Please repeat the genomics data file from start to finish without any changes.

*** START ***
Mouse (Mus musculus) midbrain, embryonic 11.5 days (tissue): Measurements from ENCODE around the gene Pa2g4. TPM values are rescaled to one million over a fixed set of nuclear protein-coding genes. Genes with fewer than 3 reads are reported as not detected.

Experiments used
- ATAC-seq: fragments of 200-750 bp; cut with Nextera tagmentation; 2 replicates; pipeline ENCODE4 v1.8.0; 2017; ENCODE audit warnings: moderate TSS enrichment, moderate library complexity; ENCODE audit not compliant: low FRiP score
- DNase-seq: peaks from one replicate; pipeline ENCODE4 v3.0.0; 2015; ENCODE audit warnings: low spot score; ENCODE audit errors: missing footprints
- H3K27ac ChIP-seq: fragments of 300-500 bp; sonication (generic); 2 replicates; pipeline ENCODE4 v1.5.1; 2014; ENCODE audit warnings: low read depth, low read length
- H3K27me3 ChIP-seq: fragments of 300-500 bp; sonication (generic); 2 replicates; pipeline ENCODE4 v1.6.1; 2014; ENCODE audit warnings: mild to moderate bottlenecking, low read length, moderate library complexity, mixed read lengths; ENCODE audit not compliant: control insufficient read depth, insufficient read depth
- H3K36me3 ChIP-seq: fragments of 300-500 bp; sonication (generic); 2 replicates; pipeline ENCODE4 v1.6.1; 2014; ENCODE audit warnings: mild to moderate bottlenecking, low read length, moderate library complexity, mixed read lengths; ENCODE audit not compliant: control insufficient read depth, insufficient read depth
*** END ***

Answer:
Mouse (Mus musculus) midbrain, embryonic 11.5 days (tissue): Measurements from ENCODE around the gene Pa2g4. TPM values are rescaled to one million over a fixed set of nuclear protein-coding genes. Genes with fewer than 3 reads are reported as not detected.

Experiments used
- ATAC-seq: fragments of 200-750 bp; cut with Nextera tagmentation; 2 replicates; pipeline ENCODE4 v1.8.0; 2017; ENCODE audit warnings: moderate TSS enrichment, moderate library complexity; ENCODE audit not compliant: low FRiP score
- DNase-seq: peaks from one replicate; pipeline ENCODE4 v3.0.0; 2015; ENCODE audit warnings: low spot score; ENCODE audit errors: missing footprints
- H3K27ac ChIP-seq: fragments of 300-500 bp; sonication (generic); 2 replicates; pipeline ENCODE4 v1.5.1; 2014; ENCODE audit warnings: low read depth, low read length
- H3K27me3 ChIP-seq: fragments of 300-500 bp; sonication (generic); 2 replicates; pipeline ENCODE4 v1.6.1; 2014; ENCODE audit warnings: mild to moderate bottlenecking, low read length, moderate library complexity, mixed read lengths; ENCODE audit not compliant: control insufficient read depth, insufficient read depth
- H3K36me3 ChIP-seq: fragments of 300-500 bp; sonication (generic); 2 replicates; pipeline ENCODE4 v1.6.1; 2014; ENCODE audit warnings: mild to moderate bottlenecking, low read length, moderate library complexity, mixed read lengths; ENCODE audit not compliant: control insufficient read depth, insufficient read depth